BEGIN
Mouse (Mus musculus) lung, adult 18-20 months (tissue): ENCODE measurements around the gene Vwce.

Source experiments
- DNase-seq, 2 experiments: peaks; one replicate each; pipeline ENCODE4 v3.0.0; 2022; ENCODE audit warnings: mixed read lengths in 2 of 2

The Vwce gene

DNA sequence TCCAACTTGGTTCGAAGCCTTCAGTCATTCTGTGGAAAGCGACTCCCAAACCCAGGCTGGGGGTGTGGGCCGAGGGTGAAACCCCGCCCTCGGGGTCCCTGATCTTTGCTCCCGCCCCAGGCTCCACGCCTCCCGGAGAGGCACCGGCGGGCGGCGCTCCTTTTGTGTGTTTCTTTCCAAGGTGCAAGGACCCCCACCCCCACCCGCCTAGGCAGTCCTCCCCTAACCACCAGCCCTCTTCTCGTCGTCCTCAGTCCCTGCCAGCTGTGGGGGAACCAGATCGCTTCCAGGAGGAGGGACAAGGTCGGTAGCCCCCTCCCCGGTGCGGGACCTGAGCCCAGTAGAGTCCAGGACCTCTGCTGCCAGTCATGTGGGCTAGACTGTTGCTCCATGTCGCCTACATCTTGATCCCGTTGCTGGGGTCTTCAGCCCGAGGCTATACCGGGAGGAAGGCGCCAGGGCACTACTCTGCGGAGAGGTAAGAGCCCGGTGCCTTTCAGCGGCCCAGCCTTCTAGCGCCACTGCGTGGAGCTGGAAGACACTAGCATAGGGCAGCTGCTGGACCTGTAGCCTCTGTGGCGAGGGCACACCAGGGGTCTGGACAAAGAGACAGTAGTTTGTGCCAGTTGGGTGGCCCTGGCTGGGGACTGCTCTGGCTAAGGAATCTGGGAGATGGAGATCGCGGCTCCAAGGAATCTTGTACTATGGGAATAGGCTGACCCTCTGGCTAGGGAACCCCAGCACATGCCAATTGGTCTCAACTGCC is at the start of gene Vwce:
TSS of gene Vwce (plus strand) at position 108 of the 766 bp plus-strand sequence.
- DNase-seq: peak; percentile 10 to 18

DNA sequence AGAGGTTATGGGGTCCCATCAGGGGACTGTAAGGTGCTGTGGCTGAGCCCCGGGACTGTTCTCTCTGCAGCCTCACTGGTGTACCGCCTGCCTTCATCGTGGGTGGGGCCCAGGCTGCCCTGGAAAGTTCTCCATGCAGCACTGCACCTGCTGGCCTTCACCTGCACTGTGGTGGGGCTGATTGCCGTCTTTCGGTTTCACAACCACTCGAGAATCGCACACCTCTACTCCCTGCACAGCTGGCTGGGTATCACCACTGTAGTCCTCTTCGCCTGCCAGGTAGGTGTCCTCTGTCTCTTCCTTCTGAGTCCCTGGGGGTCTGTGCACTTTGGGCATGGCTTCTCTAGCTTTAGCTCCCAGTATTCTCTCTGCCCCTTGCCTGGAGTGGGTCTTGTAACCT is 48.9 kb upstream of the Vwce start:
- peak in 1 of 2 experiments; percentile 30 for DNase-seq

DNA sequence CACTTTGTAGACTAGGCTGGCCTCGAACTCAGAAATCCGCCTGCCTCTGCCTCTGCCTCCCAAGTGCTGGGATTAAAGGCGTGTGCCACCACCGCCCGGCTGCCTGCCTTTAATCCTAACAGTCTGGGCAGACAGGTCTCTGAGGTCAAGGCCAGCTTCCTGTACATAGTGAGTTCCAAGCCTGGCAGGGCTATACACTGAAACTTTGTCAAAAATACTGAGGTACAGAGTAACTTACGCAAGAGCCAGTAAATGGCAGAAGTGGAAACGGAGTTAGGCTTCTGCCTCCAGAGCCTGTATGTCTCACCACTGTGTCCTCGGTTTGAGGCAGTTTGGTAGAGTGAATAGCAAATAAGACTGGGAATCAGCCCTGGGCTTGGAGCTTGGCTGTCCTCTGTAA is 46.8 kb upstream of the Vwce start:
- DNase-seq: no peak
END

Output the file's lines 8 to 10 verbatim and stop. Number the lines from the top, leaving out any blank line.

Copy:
DNA sequence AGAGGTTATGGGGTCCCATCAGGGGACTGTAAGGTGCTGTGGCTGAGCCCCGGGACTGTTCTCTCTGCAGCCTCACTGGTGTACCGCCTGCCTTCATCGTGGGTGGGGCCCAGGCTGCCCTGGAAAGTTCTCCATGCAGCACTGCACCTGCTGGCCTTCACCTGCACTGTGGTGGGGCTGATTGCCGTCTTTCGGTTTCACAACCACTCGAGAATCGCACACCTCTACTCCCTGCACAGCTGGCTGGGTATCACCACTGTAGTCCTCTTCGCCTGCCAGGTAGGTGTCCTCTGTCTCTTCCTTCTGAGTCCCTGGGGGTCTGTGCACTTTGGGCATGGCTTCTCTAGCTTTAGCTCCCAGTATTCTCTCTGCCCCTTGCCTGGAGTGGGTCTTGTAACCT is 48.9 kb upstream of the Vwce start:
- peak in 1 of 2 experiments; percentile 30 for DNase-seq

DNA sequence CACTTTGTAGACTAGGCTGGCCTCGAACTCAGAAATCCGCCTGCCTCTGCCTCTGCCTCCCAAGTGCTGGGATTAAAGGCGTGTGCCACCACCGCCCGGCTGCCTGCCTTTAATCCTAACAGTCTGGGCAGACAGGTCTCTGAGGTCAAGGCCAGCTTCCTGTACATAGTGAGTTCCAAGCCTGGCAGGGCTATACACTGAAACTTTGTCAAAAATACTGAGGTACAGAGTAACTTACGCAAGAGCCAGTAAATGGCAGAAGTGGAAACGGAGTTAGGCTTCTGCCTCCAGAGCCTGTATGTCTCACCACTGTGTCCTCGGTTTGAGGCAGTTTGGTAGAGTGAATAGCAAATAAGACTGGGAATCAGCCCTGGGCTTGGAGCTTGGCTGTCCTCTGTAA is 46.8 kb upstream of the Vwce start: